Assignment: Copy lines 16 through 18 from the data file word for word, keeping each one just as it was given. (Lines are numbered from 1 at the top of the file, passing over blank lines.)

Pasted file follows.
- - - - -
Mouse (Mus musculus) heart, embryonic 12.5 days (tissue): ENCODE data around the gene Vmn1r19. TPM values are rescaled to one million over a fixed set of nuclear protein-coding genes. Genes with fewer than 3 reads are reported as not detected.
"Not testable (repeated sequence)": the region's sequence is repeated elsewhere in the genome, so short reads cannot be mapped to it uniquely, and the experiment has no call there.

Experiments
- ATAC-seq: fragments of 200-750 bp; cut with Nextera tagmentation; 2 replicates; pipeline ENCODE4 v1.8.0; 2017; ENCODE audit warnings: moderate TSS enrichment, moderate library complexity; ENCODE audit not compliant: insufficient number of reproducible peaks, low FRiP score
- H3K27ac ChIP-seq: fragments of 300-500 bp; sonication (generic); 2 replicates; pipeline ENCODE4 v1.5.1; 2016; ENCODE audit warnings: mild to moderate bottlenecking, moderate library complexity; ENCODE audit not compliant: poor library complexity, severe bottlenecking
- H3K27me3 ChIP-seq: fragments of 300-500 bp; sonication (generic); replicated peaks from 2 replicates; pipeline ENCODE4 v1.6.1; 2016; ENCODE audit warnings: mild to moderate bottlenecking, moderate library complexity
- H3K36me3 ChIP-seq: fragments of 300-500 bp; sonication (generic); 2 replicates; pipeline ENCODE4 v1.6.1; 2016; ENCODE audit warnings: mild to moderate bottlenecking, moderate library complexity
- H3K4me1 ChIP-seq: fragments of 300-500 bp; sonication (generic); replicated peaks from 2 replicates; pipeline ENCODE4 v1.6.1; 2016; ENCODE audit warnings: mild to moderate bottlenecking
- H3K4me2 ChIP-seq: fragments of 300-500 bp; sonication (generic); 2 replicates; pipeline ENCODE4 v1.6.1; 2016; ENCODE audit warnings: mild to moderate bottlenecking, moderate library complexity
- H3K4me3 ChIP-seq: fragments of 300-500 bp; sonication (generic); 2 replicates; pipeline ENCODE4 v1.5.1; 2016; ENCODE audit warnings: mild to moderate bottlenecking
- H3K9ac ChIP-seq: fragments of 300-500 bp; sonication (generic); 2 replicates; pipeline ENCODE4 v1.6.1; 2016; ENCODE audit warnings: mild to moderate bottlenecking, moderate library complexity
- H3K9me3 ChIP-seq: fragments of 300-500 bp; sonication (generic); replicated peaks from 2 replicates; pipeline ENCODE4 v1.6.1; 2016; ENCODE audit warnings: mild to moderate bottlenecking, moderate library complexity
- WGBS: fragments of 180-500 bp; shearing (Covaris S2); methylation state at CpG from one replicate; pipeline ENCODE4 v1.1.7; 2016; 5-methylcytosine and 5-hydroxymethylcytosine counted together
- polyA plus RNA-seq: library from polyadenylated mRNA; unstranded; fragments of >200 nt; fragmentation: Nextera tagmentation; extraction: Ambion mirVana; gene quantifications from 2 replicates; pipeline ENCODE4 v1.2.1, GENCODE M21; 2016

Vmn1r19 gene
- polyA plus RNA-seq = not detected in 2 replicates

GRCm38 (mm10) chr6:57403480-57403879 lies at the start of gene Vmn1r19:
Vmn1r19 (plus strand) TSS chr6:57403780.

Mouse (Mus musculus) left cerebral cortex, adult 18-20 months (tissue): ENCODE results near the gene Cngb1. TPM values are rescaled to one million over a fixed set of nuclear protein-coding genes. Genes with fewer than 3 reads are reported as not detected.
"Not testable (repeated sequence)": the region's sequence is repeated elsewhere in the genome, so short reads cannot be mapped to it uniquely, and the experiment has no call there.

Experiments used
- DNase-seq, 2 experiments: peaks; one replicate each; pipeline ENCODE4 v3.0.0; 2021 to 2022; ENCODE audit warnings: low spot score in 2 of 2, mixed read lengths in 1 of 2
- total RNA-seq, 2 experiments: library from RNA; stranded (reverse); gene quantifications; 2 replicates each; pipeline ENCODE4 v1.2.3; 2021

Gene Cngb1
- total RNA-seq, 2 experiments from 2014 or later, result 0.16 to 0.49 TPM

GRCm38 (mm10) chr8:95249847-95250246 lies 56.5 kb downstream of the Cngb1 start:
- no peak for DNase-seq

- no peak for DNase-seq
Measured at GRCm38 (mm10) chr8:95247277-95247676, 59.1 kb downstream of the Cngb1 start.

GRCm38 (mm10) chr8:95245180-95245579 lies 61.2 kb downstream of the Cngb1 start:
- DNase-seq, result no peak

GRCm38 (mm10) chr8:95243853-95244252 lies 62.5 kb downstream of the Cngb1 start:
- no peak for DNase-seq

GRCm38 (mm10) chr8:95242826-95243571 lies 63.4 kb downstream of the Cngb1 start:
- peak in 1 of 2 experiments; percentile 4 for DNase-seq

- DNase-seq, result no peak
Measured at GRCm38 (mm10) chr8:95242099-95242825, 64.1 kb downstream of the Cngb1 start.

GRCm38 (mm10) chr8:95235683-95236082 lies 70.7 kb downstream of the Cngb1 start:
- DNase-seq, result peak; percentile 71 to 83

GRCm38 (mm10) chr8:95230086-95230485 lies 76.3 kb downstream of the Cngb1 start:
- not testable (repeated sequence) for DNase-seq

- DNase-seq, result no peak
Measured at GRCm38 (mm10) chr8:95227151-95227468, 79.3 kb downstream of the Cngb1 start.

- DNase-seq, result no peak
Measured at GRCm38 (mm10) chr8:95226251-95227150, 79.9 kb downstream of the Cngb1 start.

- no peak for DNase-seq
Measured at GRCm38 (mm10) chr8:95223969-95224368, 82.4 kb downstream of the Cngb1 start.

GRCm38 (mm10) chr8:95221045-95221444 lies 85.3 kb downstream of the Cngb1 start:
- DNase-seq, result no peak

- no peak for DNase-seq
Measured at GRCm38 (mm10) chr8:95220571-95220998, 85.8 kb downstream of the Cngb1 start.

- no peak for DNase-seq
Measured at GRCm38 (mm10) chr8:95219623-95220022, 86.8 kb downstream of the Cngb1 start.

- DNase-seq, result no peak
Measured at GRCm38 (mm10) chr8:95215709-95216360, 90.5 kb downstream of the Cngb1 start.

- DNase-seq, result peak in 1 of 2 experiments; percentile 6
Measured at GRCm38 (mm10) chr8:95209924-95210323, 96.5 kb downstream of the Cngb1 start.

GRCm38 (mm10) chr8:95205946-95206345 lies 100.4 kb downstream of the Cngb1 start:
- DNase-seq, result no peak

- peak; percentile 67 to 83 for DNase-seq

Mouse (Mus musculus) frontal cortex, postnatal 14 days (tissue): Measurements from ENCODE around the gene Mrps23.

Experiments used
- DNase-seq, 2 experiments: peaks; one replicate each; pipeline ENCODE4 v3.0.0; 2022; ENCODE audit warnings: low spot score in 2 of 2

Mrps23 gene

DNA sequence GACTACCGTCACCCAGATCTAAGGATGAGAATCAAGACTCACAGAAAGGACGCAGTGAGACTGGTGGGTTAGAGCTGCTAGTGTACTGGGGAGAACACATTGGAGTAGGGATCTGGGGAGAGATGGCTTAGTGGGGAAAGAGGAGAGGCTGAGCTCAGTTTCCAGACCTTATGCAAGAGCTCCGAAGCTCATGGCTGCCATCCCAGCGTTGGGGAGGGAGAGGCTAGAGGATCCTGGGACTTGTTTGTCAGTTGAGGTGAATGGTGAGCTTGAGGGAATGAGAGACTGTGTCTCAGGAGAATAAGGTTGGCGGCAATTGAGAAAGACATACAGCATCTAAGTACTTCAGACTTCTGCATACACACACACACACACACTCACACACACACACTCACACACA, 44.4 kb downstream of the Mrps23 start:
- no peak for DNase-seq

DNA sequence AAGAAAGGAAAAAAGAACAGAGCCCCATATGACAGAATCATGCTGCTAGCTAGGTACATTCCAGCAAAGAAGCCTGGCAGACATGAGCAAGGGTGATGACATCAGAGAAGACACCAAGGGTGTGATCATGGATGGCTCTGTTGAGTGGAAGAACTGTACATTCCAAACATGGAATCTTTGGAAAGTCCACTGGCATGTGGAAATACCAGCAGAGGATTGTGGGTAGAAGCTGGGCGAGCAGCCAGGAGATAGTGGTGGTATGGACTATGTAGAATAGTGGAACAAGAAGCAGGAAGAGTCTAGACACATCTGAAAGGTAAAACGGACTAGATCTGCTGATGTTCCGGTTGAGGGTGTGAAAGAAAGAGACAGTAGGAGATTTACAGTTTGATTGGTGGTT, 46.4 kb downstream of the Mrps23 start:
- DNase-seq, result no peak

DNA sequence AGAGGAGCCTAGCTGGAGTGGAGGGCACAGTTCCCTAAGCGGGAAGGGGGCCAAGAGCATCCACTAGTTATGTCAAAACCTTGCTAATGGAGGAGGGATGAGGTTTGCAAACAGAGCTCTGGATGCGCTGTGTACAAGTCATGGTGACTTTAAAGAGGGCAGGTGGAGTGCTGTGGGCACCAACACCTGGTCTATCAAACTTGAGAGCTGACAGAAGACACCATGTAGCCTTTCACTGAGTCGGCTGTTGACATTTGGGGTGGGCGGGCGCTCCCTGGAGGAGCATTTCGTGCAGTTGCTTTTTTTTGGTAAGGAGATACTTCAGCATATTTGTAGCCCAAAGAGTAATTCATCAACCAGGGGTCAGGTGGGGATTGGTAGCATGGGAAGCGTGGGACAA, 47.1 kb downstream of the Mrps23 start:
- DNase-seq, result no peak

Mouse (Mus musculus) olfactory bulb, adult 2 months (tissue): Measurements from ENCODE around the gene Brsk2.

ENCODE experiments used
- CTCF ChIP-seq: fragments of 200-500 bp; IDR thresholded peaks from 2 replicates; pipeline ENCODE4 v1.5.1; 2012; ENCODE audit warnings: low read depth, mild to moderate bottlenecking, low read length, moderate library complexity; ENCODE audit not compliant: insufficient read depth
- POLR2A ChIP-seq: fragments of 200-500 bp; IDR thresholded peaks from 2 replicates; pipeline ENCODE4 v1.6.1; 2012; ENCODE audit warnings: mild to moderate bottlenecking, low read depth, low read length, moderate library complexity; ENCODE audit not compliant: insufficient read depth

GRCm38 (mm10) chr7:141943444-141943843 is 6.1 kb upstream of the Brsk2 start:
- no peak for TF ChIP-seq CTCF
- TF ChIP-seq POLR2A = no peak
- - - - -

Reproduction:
- polyA plus RNA-seq = not detected in 2 replicates

GRCm38 (mm10) chr6:57403480-57403879 lies at the start of gene Vmn1r19:
Vmn1r19 (plus strand) TSS chr6:57403780.